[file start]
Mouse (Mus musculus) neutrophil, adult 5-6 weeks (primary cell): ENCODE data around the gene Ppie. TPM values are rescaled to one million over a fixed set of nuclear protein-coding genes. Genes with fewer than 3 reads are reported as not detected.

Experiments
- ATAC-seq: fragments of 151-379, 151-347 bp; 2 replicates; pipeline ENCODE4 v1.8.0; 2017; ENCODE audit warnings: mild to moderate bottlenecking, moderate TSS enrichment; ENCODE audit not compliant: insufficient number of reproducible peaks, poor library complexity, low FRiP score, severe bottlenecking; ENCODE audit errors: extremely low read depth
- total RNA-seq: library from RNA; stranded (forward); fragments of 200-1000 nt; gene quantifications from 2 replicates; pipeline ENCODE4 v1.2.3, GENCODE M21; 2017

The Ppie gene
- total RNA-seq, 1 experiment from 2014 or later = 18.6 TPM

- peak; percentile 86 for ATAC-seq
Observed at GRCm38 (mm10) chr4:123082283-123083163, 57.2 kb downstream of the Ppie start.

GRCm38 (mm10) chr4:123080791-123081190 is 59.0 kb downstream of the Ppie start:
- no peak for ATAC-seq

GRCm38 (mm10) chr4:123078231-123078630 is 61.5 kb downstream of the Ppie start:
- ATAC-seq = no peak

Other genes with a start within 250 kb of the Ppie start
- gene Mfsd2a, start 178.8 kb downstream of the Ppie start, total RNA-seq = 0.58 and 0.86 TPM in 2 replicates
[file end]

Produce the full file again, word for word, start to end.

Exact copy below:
Mouse (Mus musculus) neutrophil, adult 5-6 weeks (primary cell): ENCODE data around the gene Ppie. TPM values are rescaled to one million over a fixed set of nuclear protein-coding genes. Genes with fewer than 3 reads are reported as not detected.

Experiments
- ATAC-seq: fragments of 151-379, 151-347 bp; 2 replicates; pipeline ENCODE4 v1.8.0; 2017; ENCODE audit warnings: mild to moderate bottlenecking, moderate TSS enrichment; ENCODE audit not compliant: insufficient number of reproducible peaks, poor library complexity, low FRiP score, severe bottlenecking; ENCODE audit errors: extremely low read depth
- total RNA-seq: library from RNA; stranded (forward); fragments of 200-1000 nt; gene quantifications from 2 replicates; pipeline ENCODE4 v1.2.3, GENCODE M21; 2017

The Ppie gene
- total RNA-seq, 1 experiment from 2014 or later = 18.6 TPM

- peak; percentile 86 for ATAC-seq
Observed at GRCm38 (mm10) chr4:123082283-123083163, 57.2 kb downstream of the Ppie start.

GRCm38 (mm10) chr4:123080791-123081190 is 59.0 kb downstream of the Ppie start:
- no peak for ATAC-seq

GRCm38 (mm10) chr4:123078231-123078630 is 61.5 kb downstream of the Ppie start:
- ATAC-seq = no peak

Other genes with a start within 250 kb of the Ppie start
- gene Mfsd2a, start 178.8 kb downstream of the Ppie start, total RNA-seq = 0.58 and 0.86 TPM in 2 replicates